Central Africa cholera toll rises

Hundreds of confirmed cases of the highly contagious disease reported from Chad, Nigeria and Cameroon.

    Cholera is  highly contagious and spreads quickly in areas with poor sanitation [GALLO/GETTY]

    An outbreak of cholera in Chad has killed at least 41 people, according to medical sources.

    Mahamat Mamadou Adji, a health official, said on Friday that there had been nearly 600 confirmed
    cases in the Central African nation.

    Neighbouring Cameroon and Nigeria are also battling outbreaks of the fast-moving infection that causes diarrhoea in victims, leading to severe dehydration and death if not treated.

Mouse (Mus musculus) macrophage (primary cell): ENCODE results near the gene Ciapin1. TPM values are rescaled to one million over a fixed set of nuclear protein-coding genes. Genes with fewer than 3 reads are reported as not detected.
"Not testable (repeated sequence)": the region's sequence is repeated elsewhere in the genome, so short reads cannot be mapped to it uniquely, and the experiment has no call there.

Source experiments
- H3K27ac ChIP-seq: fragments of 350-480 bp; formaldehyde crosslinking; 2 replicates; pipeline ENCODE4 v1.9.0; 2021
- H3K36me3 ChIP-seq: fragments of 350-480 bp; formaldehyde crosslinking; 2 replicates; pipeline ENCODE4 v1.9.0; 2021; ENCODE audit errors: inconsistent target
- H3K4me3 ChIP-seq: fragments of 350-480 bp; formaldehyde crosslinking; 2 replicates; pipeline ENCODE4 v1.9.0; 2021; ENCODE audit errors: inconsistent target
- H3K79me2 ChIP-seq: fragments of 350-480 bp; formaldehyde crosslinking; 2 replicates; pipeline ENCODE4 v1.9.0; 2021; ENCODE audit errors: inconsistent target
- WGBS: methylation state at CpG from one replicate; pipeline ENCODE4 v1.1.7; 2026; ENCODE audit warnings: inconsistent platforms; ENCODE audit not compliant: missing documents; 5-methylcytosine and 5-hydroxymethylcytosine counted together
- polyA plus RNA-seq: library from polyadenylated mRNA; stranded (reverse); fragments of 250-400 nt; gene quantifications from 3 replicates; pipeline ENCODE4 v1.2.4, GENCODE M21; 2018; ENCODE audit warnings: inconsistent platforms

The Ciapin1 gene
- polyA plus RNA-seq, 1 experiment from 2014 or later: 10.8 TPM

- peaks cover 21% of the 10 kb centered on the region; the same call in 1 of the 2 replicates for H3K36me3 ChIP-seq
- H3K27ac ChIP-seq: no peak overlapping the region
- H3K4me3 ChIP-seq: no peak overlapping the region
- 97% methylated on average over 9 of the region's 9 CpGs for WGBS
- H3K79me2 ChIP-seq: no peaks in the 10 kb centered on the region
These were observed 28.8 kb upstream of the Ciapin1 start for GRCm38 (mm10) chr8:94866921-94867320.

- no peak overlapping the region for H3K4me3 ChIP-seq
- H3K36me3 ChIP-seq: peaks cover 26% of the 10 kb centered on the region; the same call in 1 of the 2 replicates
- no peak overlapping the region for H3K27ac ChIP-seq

In Nigeria, officials say more than 350 people have been killed in only three months.

    The health ministry said more than 6,000 cases had been reported, mostly in the north of the country, since June. It said heavy rains and flooding in rural areas where safe drinking water and sanitary facilities are scarce had fuelled the outbreak.

    Cholera is highly contagious but easily preventable with clean water and sanitation. But Nigerian health officials say in many areas, wells remain uncovered, allowing tainted water to flow into the communities' drinking water supplies.

    In Cameroon, at least 170 deaths have been reported and more than 2,000 people have been infected according to the UN.

    Other countries in West and Central Africa, including the Democratic Republic of Congo, Niger, Ivory Coast, Benin and Liberia have also reported outbreaks of cholera since the start of the rainy season.

    SOURCE: Agencies


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